WESTHELD STATE 


7:00 p.m. 


29 Sunday 


NAC Finals 


TBA 


12 


Thursday 


NEWBURY COLLEGE 


7:00 p.m. 


*North Atlantic Conference Game 




14 


Saturday 


BECKER COLLEGE* 


12:00 p.m 








18 


Wednesday 


Emerson College 


7:00 p.m. 


Head Coach: Jessica Cormier (2nd year) 




19 


Thursday 


Atlantic Union 


7:00 p.m. 


Assistant Coach: Meredith Miscio (2nd year) 




24 


Thursday 


Lesley College* 


7:30 p.m. 


Head Trainer: David Steame 




28 


Thursday 


MT. IDA COLLEGE* 


7:00 p.m. 








NOVEMBER 






i^FN'<; ^nrcM FALL 2000 




4 


Saturday 


North Atlantic Conference 




SEKIEMBER 










Tournament 


TBA 


9 Saturday 


MA College Invitational Tournament 




*North Atlantic CorJerence Match 




10 Sunday 


MA College Invitational Tournament 












16 Saturday 


Anna Maria College 


1:00 p.m. 


Head Coach: Mary Tom 




18 Monday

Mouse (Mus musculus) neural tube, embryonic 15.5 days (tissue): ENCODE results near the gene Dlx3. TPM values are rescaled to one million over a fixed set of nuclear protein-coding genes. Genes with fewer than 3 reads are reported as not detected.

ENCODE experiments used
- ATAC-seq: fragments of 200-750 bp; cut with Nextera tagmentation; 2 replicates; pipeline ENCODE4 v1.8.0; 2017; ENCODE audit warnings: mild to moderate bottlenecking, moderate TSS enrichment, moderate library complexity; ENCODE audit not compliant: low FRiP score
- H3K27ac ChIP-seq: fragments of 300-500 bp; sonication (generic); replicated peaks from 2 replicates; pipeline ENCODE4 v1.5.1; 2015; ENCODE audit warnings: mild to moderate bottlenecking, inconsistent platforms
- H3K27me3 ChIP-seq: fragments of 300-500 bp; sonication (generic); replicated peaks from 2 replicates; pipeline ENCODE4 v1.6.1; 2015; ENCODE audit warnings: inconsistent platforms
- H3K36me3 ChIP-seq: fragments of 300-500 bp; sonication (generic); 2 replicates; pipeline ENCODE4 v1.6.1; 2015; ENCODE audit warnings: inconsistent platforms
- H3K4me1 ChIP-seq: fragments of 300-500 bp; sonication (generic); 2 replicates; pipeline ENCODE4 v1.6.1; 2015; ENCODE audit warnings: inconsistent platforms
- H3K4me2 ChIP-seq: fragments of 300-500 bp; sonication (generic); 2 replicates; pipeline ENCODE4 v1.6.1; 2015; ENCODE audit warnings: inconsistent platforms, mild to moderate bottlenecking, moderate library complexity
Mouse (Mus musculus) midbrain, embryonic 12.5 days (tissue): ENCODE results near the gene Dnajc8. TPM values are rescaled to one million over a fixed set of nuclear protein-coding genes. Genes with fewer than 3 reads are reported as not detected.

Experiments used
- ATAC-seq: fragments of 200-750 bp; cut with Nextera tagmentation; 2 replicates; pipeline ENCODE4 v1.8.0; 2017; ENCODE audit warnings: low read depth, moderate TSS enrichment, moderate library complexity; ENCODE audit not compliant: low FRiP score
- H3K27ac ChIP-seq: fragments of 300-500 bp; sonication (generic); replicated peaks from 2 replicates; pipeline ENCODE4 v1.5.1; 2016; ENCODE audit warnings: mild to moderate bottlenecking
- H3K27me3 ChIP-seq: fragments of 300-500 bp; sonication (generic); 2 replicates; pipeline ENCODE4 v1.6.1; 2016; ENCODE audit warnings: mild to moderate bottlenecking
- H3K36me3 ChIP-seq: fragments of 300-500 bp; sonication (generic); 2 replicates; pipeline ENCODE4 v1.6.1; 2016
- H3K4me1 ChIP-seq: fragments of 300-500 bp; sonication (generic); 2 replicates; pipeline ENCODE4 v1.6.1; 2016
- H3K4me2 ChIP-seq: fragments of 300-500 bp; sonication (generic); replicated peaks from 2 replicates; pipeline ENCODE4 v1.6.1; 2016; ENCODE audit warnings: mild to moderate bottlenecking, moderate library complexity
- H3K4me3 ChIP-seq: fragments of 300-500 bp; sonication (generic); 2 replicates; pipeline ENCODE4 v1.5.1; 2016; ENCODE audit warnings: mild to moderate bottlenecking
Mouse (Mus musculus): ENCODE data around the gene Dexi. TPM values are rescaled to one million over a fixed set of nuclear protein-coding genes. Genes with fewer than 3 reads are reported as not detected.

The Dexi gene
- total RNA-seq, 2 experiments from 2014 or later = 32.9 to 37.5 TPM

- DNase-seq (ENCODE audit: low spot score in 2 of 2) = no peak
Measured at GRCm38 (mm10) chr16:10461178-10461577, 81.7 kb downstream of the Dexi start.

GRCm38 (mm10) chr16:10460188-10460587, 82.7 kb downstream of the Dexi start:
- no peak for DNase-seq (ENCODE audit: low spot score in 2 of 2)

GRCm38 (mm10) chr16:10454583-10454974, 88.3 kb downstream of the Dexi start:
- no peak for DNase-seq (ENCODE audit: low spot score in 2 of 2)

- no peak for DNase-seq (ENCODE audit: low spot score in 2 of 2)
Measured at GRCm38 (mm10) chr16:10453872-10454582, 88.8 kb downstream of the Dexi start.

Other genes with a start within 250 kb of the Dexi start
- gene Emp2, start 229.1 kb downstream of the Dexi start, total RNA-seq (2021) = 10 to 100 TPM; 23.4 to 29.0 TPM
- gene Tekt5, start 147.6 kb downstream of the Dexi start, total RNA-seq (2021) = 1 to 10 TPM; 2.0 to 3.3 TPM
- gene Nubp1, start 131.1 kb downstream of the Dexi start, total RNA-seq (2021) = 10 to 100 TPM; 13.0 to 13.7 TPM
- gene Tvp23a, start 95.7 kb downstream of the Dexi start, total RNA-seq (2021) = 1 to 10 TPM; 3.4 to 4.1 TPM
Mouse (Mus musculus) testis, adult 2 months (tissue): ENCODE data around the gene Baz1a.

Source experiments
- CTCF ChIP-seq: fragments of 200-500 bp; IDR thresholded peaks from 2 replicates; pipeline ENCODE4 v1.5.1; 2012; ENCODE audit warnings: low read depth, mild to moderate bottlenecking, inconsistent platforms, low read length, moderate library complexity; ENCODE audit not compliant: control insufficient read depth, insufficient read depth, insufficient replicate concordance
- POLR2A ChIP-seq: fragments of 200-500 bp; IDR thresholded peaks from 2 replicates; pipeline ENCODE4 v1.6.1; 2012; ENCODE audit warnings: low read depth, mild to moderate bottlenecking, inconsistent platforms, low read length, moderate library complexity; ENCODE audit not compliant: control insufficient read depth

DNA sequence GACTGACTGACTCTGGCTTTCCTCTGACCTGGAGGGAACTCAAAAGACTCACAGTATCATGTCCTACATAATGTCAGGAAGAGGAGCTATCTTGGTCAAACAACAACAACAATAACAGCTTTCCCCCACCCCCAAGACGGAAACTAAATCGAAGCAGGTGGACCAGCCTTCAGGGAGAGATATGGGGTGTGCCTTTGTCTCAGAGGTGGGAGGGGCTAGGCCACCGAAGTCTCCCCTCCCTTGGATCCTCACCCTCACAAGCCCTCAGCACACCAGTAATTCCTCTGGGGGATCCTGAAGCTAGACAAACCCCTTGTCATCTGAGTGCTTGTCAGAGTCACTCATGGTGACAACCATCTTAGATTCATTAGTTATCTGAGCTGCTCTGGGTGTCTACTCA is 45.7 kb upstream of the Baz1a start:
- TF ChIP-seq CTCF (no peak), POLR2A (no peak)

FUCHBURG STATE COLLEGE 


4:00 p.m. 


Head Trainer: David Steame 




20 Wednesda> 


' NEWBURY COLLEGE* 


4:00 p.m. 










25 Monday 


Elms College* 


4:00 p.m. 










30 Saturday 


Wheaton College 


1:00 p.m. 











PROFIIF 

CONTINUED FROM PAGE 12 

Alumni Board of Management. 

In recognition of her dedication and service 
to Lasell, Mrs. Connor was appointed to the Lasell 
Board of Corporators. She was also honored with 
a Lasell Medallion in 1997 at her 40th Reunion. 

Thrilled with the growth of the College, espe- 
cially in athletics, Mrs. Connor is most impressed 
by the career-minded focus of current Lasell 
students. The Connors are pleased to support 
Lasell through their deferred gift armuity and, in 
fact, it was Mr. Connor's idea to establish it. He 
wanted to make a contribution to an institution 
with which he has had close ties since his youth 
and the gift gave him a feeling of personal